We have all felt insecure about our appearance. No matter how much one denies it, it is inevitable that in a world where appearance seems to mean everything, everyone at some point or another has experienced insecurity and diffidence towards their body image. In arguably her most famous piece of poetry, Fleur Adcock addresses her own personal experience with the standards of beauty in ‘Weathering’. Here, she employs her distinctive poetic methods of provocative openings, strong critical tone, naturalistic imagery, enticing figurative and strictly conventional structures in order to intertwine her most recurring thematic concerns of nature, anti-romanticism and place.
In typically provocative Adcock style (as seen in ‘A Way Out’ with “The other options to become a bird”), ‘Weathering’ commences with the thought provoking lines “Literally thin skinned, I suppose, my face/ catches the wind off the snow line and flushes/ with a flush that will never wholly settle”. Readers are immediately captivated by her affirmation of psychological strength despite physical weakness in her first three words. She confidently states the thin condition of her skin while ardent to avoid any misconceptions through the figurative clichï¿½ of being “thin skinned” that indicates emotional weakness. Additionally arresting is the naturalistic imagery of “the wind off the snowline and flushes with a flush that will never wholly settle” which also stimulates immediate attention in showing her gracious acceptance of the natural process of aging that the wind has caused. Her use of the “wind” is potentially a strikingly symbolic reference to aging being an uncontrollable force like the wind, or a literal reference to the physical effect of wind on the skin. Though in this introductory stanza Adcock uses typically provocative techniques and establishes her characteristic theme of nature and it’s processes, the stanza distinguishes ‘Weathering’ from her other poems in being much more personal- where the primary focus is not just her personal relationships with her family and men, but rather she explores the more personal issue of how she sees herself both emotionally and physically. It is this unique purpose of ‘Weathering’ which furthermore intrigues one to pursue reading the poem.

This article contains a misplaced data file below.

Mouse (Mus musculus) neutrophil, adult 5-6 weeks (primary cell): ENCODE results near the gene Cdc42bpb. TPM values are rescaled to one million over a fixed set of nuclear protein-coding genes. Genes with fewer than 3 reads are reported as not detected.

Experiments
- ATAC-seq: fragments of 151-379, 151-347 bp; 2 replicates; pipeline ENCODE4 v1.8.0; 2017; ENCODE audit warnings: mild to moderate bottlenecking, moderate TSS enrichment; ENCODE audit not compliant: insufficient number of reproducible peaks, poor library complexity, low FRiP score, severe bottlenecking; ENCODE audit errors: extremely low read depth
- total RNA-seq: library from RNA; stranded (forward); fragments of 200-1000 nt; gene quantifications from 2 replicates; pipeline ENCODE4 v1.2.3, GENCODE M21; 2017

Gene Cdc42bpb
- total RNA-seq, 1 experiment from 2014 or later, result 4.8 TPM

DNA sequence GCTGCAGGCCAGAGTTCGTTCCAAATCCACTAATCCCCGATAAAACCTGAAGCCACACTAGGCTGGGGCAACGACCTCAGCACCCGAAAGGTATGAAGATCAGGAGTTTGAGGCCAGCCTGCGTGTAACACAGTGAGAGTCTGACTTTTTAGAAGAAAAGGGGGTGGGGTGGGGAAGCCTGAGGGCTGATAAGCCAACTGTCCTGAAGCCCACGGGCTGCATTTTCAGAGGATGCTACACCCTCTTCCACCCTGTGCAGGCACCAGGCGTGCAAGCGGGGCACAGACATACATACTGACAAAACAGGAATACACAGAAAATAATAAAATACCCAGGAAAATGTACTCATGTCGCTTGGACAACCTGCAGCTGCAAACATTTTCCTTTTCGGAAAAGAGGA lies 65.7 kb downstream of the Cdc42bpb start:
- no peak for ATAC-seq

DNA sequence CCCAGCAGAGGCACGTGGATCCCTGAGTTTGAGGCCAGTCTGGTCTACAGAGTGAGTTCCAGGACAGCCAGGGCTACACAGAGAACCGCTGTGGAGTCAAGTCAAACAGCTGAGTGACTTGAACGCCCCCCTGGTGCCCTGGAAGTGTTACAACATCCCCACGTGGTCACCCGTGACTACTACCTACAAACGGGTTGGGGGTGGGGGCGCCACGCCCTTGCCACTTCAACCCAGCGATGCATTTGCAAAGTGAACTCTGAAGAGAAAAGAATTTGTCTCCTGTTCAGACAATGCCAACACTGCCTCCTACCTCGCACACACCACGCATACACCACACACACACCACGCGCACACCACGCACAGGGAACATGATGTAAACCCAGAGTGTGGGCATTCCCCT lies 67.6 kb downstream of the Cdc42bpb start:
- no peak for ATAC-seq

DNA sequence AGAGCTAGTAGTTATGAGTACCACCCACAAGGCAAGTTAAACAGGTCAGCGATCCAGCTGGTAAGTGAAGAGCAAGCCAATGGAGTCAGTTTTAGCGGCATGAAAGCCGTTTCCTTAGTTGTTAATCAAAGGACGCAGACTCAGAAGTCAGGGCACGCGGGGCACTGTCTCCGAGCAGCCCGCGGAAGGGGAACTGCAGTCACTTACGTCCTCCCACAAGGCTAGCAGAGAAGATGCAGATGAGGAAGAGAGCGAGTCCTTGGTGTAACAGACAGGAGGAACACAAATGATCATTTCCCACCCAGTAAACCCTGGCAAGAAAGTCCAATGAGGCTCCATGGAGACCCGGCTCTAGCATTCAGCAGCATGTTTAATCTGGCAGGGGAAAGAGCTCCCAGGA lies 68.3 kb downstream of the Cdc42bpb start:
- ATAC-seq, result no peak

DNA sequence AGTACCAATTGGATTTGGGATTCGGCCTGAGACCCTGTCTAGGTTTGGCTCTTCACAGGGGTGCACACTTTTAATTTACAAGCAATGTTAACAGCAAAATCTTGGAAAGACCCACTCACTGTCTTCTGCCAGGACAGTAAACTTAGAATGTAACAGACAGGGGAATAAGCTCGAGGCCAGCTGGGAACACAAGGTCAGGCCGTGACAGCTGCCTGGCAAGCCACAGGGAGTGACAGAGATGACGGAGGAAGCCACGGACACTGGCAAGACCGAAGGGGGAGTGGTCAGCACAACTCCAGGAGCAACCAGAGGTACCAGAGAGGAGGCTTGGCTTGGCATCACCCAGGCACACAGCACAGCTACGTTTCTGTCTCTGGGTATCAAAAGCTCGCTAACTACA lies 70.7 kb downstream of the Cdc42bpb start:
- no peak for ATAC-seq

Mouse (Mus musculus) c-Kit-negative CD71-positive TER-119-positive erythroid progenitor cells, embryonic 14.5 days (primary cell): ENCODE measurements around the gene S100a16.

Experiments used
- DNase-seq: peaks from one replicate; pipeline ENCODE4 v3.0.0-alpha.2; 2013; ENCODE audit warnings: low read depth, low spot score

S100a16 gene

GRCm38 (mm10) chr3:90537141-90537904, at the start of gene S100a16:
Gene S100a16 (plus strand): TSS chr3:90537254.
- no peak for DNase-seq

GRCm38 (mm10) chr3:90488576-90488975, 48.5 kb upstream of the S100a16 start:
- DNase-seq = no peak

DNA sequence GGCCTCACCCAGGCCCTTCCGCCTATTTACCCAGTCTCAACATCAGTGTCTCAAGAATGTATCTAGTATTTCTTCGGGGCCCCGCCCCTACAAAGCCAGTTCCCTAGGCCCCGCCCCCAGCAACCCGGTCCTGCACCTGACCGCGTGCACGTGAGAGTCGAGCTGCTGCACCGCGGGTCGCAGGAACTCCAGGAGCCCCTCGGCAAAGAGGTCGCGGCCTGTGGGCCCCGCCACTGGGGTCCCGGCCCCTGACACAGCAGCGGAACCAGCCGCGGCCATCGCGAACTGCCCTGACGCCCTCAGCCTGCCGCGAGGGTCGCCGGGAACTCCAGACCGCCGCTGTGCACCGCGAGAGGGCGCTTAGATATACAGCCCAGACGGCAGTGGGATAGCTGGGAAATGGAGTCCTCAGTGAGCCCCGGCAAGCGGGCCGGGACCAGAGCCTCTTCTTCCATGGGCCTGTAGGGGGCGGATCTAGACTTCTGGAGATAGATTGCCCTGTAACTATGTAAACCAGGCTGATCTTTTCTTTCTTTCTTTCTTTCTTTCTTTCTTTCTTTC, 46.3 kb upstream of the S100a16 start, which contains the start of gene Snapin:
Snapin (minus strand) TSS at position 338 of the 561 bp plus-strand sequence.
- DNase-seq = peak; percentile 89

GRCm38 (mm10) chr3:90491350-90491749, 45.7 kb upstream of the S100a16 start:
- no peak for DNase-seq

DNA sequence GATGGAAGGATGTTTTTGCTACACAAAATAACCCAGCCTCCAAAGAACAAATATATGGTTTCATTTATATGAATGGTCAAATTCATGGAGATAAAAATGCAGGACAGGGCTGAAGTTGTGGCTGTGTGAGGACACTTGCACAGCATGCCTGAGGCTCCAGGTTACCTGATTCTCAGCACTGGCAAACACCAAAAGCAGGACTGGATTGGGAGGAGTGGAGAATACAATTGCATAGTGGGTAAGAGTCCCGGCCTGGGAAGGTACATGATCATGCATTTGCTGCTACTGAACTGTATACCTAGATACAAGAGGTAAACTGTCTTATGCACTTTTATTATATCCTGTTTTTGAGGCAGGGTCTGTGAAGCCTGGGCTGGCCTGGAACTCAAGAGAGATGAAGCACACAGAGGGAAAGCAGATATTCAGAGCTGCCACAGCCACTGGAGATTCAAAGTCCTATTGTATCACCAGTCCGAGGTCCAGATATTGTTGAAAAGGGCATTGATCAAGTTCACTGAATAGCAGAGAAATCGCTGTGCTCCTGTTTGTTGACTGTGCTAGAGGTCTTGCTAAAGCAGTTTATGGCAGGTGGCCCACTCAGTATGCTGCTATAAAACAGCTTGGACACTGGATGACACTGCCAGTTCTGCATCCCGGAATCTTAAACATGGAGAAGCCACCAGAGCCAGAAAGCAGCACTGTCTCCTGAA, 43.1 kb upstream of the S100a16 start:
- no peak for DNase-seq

The pressure concerning beauty and appearance is immense, where throughout history there has always been a specific standard for everyone to be measured and rated against, from Marilyn Monroe in the 50s to today where being thin is actively encouraged by the media. To show her defiance of these standards, Adcock writes “Well: /that was a metropolitan vanity,/wanting to look young for ever, to pass.”, using the caesuraic “:” and line differentiation to vividly distinguish her acceptance of aging, from the metropolitan vanity which permeates the mentality of western cultures, especially in women.